The European Commission said global warming talks are making progress on a system to verify cuts in greenhouse-gas emissions, one of the most controversial issues under negotiation, after China softened its position.
China during the past week has said it would make its reductions “transparent” and submit them for international analysis, a demand U.S. envoys placed on developing countries.
“In terms of the latest statements from China, definitely there’s a move toward the middle ground,” Artur Runge-Metzger, the envoy from the European Union’s executive arm at United Nations talks in Mexico said in an interview today. “That’s a good signal at this point in time.”
The comments indicate progress in agreeing a new package of measures to limit fossil-fuel emissions blamed for warming the atmosphere. The talks among delegates from 193 nations in Cancun have been marred by a rift between rich and poor nations over the scale of reductions from industrial countries.
The UN today published draft decisions to look at how emissions reductions by rich and poor nations will be monitored, reported and verified, or MRV in UN jargon. The text was filled with brackets -- an indication that the wording has yet to be agreed by envoys.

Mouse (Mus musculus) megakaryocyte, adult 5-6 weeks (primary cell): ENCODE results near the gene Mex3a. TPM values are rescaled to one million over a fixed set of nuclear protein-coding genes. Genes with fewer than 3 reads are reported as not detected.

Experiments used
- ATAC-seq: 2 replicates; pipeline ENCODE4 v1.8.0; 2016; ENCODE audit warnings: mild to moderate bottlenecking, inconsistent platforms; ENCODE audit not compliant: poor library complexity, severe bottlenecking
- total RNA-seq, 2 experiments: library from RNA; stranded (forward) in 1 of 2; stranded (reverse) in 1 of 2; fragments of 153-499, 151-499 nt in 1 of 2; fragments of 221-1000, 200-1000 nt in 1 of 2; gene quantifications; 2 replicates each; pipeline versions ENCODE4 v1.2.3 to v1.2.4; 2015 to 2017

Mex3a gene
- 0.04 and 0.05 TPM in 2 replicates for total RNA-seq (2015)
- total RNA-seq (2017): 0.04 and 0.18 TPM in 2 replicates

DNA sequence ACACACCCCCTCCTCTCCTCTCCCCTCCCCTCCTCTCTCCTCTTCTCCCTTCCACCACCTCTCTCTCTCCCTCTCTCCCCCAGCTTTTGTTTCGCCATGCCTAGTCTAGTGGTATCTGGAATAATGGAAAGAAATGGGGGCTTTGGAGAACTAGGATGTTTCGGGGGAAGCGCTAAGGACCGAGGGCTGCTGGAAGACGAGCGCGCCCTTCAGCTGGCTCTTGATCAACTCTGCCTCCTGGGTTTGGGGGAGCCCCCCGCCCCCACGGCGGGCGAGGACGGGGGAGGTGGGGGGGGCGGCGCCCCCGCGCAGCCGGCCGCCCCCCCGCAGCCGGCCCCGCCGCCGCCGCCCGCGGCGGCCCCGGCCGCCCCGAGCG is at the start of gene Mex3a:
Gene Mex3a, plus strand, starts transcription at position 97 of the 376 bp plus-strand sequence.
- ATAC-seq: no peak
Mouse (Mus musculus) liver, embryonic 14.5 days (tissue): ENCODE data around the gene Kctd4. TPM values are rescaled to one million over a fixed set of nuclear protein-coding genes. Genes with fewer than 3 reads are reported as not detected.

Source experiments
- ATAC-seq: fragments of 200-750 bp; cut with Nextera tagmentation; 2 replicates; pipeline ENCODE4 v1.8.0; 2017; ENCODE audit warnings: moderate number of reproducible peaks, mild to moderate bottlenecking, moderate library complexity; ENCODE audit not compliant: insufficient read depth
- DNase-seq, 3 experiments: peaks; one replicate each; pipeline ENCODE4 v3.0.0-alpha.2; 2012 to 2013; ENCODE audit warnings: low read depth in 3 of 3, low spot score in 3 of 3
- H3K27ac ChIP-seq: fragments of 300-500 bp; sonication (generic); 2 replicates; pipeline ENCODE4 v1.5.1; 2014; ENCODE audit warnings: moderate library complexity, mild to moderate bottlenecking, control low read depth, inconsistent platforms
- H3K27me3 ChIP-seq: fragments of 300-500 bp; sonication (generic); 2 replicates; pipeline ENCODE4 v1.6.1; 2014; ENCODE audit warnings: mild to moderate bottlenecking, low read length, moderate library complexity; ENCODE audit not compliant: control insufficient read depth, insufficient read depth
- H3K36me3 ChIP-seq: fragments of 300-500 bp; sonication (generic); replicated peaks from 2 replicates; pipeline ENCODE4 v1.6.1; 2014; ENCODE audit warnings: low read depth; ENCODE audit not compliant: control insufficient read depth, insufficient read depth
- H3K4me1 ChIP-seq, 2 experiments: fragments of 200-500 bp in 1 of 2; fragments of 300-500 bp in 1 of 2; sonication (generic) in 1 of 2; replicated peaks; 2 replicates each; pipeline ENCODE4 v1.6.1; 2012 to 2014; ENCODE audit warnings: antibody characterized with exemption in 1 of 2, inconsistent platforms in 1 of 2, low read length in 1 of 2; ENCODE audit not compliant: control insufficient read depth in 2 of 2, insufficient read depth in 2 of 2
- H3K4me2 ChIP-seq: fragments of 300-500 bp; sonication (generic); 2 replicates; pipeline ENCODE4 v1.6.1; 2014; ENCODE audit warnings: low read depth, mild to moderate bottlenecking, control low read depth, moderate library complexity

Under the text, developed countries were urged to adopt more ambitious, legally-binding targets. Actions by developing nations that aren’t financed by aid would have to be verified domestically, and their reports would be analyzed by international monitors. The text still leaves open the prospect that the national MRV is voluntary.
“There’s been quite some progress on MRV,” Runge-Metzger said. “In the first text there was nothing on MRV, and the last text that was published covers all of the important points on MRV. It’s kind of a skeleton now, and what we need to do now is to put flesh onto the bones.”
Developing country actions that are funded by international aid would be subject to the MRV program, as would the assistance that pays for them, according to the document. The UN would establish a registry to match donor funding with actions carried out by the developing nations, the paper said.